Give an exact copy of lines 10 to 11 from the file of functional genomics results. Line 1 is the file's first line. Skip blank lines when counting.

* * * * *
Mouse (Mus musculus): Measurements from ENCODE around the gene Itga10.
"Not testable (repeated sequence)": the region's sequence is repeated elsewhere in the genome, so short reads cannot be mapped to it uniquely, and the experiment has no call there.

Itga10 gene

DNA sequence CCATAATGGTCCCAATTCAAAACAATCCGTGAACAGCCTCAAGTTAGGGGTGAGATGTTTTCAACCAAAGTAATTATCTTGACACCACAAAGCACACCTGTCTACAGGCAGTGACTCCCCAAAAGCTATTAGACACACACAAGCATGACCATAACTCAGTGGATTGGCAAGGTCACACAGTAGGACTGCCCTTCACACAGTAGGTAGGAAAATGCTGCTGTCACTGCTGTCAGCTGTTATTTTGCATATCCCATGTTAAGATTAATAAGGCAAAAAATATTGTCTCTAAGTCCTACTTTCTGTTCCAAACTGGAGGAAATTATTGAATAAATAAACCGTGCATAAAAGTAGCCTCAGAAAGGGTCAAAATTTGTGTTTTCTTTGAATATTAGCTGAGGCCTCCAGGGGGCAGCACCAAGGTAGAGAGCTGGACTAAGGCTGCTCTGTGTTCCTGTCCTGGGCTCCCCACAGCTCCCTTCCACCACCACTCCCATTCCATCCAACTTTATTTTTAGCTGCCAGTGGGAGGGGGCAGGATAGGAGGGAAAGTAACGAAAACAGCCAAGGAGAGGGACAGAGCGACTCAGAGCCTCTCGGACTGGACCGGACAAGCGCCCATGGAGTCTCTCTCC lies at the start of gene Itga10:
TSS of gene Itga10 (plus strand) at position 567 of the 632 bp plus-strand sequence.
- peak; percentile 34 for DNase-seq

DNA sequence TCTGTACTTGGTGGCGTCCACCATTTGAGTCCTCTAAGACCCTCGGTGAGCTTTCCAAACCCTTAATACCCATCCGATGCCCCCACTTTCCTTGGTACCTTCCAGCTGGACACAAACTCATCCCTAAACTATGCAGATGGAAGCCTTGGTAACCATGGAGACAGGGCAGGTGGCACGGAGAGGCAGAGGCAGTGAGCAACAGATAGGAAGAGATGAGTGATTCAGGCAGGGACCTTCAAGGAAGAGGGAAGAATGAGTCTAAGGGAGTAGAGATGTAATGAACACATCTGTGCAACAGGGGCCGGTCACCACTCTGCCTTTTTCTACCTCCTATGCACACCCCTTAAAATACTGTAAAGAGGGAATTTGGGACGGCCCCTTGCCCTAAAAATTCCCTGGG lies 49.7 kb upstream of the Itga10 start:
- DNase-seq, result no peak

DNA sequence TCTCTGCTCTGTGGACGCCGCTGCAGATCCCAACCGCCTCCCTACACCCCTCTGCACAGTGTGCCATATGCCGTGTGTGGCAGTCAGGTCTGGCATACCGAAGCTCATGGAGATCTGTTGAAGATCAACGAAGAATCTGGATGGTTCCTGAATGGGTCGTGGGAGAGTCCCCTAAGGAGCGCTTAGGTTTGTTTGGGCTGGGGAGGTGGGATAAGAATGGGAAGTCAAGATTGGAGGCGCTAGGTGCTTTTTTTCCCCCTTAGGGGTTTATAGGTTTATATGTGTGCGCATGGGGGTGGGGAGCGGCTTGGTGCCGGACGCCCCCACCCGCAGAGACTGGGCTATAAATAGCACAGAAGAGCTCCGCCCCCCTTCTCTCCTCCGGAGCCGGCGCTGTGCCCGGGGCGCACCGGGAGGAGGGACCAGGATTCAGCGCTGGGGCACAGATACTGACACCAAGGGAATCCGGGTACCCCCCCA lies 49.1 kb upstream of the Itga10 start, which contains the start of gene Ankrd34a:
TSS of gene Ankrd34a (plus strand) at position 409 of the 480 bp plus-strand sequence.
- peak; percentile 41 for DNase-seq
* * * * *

TSS of gene Ankrd34a (plus strand) at position 409 of the 480 bp plus-strand sequence.
- peak; percentile 41 for DNase-seq